O'te'a - sweet Tahitian obsession Online edition "Elements of Dance"

Imagine: unspoiled lands of tropical greenery, white sand beaches and crystal blue water, mountains overgrown with lush forests. Wherever you go in Tahiti, you are bound to meet the barefoot O'te'a dancers, who are the very embodiment of this spirit of the ocean that surrounds the island.

The dance and musical forms of the island have not changed over the centuries and continue to be passed down from generation to generation. The basis of Polynesian dances (and most of the inhabitants of Tahiti are Polynesians) is the emphasized beauty of the body, combined with the rhythms of nature itself.

O'te'a - fast movements of the hips and arms, but very plastic and sensual. It is typical for the dance that the movements of the hips are performed with precision for each beat of the drum, the beating of which is fast enough. The bass drum, covered with leather and ornamented in gold tones, is called the "Heartbeat of Tahiti", the smaller drums set higher tones, and this music is enough to make the dance come alive.

At first it seems that O'te'a is quite simple: legs slightly bent at the knees allow the hips to move freely in a fast rhythm, and all the viewer's attention is riveted on these parts of the dancers' bodies - the hips and buttocks. But the apparent lightness is deceptive: it is very difficult to achieve such plasticity and sensuality of movements, synchronization with the work of the hands and maintain for at least 3 minutes the clarity of hip beats, accurate hitting the rhythm of the drum and, at the same time, looseness of movements - it is very difficult. You notice that O'te'a performed by the Tahitians looks incendiary and natural, and all the attempts of European tourists to repeat a simple dance look, pardon me, a pathetic likeness.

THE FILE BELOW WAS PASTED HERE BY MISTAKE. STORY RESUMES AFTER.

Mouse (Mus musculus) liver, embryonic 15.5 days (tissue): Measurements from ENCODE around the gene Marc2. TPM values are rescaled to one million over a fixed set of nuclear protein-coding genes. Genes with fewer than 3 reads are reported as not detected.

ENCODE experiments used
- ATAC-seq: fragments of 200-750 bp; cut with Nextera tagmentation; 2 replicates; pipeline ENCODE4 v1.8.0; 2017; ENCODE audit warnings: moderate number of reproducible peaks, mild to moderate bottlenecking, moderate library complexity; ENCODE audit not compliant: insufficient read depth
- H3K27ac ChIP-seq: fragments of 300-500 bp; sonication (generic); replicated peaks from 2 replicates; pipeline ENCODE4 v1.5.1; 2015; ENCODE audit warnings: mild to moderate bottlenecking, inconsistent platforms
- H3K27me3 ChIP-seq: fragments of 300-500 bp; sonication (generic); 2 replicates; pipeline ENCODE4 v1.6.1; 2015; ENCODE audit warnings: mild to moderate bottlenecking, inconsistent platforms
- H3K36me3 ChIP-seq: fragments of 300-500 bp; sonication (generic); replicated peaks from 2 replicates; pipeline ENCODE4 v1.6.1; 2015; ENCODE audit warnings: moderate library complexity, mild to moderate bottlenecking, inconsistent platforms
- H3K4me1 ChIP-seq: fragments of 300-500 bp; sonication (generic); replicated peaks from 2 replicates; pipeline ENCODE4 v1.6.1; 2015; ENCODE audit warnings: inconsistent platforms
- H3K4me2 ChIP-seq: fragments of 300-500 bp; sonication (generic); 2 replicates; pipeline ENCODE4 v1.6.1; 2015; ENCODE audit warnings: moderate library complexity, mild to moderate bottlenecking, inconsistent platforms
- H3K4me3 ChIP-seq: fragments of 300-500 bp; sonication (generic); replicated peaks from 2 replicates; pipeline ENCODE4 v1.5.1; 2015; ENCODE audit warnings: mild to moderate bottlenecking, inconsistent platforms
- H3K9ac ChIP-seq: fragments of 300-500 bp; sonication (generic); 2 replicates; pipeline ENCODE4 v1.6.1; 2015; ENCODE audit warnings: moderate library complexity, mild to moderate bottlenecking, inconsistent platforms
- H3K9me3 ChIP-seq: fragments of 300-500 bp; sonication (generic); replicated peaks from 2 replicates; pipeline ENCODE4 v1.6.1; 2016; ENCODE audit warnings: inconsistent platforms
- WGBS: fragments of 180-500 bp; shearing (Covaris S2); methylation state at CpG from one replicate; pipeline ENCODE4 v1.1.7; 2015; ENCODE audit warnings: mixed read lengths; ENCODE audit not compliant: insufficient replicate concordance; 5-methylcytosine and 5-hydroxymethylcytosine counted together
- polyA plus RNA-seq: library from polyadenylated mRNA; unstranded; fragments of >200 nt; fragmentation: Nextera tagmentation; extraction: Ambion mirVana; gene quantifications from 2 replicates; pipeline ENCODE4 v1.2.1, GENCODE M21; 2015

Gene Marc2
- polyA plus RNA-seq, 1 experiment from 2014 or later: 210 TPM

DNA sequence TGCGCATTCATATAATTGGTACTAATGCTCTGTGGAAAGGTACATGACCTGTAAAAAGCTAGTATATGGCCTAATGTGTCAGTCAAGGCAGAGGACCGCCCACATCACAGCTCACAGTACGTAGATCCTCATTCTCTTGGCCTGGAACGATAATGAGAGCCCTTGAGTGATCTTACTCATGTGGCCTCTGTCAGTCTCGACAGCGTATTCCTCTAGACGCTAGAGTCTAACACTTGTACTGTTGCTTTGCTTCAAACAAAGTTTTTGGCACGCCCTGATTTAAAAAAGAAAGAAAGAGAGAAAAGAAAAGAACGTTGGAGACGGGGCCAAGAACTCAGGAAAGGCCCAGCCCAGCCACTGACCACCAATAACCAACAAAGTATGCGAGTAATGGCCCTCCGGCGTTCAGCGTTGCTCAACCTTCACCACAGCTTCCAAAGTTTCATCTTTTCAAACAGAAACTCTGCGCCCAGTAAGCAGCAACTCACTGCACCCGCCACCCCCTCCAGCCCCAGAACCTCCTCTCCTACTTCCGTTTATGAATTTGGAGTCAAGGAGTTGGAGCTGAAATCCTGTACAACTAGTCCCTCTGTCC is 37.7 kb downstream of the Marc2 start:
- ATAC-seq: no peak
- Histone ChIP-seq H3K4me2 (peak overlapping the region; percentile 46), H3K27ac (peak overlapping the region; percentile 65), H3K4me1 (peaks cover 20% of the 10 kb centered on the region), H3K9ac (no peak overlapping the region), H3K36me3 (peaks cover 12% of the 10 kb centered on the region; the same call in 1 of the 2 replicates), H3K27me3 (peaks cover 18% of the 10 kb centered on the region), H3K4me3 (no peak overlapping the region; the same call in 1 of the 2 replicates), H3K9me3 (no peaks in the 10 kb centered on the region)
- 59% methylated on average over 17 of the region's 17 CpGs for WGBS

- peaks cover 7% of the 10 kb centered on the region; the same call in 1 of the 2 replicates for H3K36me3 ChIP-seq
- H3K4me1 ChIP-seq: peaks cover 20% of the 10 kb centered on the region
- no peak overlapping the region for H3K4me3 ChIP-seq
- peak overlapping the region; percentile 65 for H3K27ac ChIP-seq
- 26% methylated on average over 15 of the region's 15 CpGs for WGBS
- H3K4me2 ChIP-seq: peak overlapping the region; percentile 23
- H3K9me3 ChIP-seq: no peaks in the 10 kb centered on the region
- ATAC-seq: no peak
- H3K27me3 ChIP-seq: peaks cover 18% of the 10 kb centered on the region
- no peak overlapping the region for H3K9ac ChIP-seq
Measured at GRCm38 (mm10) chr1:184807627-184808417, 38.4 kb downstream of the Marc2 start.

Costumes are only gifts of nature
It seems that cheerful Polynesians simply cannot sit still, because they dance O'te'a so often that it is just right to envy us with our physical inactivity. In everyday life, this is a very popular entertainment, the dance is performed in wide skirts, bright pareos, light loose shorts of different lengths.

But the festive O'te'a is a real spectacle with costumes emphasizing the alluring movement of the hips. The tradition of creating these costumes is unchanged, just like the dance form, it is preserved and passed on from parents to children.

It is interesting that only natural materials from land and sea are used: fresh herbs, shells, natural fibers (which are brightly colored in red, yellow and other tones), bamboo leaves, flowers, skillfully crafted feathers.

In all its glory, O'te'a appears before the audience in July. At this time, Tahiti annually hosts Heiva - a festival of Polynesian dances. For 2 whole weeks, the best Thai dancers present this rare dance style and compete in their skills. Gorgeous costumes and a hot dance captivate the audience so much that the dancers have no end of those who want to immediately take an express master class.